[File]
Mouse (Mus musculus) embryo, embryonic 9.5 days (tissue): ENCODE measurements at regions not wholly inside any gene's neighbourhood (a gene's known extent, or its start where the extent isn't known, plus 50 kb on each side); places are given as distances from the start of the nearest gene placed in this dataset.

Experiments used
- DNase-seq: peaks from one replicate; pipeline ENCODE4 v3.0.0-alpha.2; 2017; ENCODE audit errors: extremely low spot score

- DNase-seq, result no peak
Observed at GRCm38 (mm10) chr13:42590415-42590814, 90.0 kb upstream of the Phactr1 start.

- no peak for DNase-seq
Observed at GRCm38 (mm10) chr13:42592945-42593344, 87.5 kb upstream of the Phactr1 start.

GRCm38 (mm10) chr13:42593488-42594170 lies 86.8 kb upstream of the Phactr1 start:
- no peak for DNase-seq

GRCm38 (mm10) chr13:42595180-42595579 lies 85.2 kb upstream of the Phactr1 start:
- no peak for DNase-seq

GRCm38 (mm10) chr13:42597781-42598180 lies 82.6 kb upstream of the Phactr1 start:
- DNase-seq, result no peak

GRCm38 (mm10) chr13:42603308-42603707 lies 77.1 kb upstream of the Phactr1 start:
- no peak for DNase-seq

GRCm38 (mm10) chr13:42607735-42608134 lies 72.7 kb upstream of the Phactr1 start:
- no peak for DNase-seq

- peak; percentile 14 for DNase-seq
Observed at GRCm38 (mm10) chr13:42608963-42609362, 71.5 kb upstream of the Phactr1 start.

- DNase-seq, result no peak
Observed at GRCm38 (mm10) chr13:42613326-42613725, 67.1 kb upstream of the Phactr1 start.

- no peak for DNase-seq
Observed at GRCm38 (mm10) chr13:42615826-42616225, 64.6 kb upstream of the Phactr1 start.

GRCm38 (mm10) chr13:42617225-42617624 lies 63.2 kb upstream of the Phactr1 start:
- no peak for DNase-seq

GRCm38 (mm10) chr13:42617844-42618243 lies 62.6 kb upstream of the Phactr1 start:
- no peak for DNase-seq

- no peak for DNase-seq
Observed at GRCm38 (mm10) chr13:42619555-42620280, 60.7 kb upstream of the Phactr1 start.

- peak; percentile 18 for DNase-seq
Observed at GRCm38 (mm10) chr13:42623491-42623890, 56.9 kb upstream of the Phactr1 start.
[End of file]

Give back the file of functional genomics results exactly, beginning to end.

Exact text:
Mouse (Mus musculus) embryo, embryonic 9.5 days (tissue): ENCODE measurements at regions not wholly inside any gene's neighbourhood (a gene's known extent, or its start where the extent isn't known, plus 50 kb on each side); places are given as distances from the start of the nearest gene placed in this dataset.

Experiments used
- DNase-seq: peaks from one replicate; pipeline ENCODE4 v3.0.0-alpha.2; 2017; ENCODE audit errors: extremely low spot score

- DNase-seq, result no peak
Observed at GRCm38 (mm10) chr13:42590415-42590814, 90.0 kb upstream of the Phactr1 start.

- no peak for DNase-seq
Observed at GRCm38 (mm10) chr13:42592945-42593344, 87.5 kb upstream of the Phactr1 start.

GRCm38 (mm10) chr13:42593488-42594170 lies 86.8 kb upstream of the Phactr1 start:
- no peak for DNase-seq

GRCm38 (mm10) chr13:42595180-42595579 lies 85.2 kb upstream of the Phactr1 start:
- no peak for DNase-seq

GRCm38 (mm10) chr13:42597781-42598180 lies 82.6 kb upstream of the Phactr1 start:
- DNase-seq, result no peak

GRCm38 (mm10) chr13:42603308-42603707 lies 77.1 kb upstream of the Phactr1 start:
- no peak for DNase-seq

GRCm38 (mm10) chr13:42607735-42608134 lies 72.7 kb upstream of the Phactr1 start:
- no peak for DNase-seq

- peak; percentile 14 for DNase-seq
Observed at GRCm38 (mm10) chr13:42608963-42609362, 71.5 kb upstream of the Phactr1 start.

- DNase-seq, result no peak
Observed at GRCm38 (mm10) chr13:42613326-42613725, 67.1 kb upstream of the Phactr1 start.

- no peak for DNase-seq
Observed at GRCm38 (mm10) chr13:42615826-42616225, 64.6 kb upstream of the Phactr1 start.

GRCm38 (mm10) chr13:42617225-42617624 lies 63.2 kb upstream of the Phactr1 start:
- no peak for DNase-seq

GRCm38 (mm10) chr13:42617844-42618243 lies 62.6 kb upstream of the Phactr1 start:
- no peak for DNase-seq

- no peak for DNase-seq
Observed at GRCm38 (mm10) chr13:42619555-42620280, 60.7 kb upstream of the Phactr1 start.

- peak; percentile 18 for DNase-seq
Observed at GRCm38 (mm10) chr13:42623491-42623890, 56.9 kb upstream of the Phactr1 start.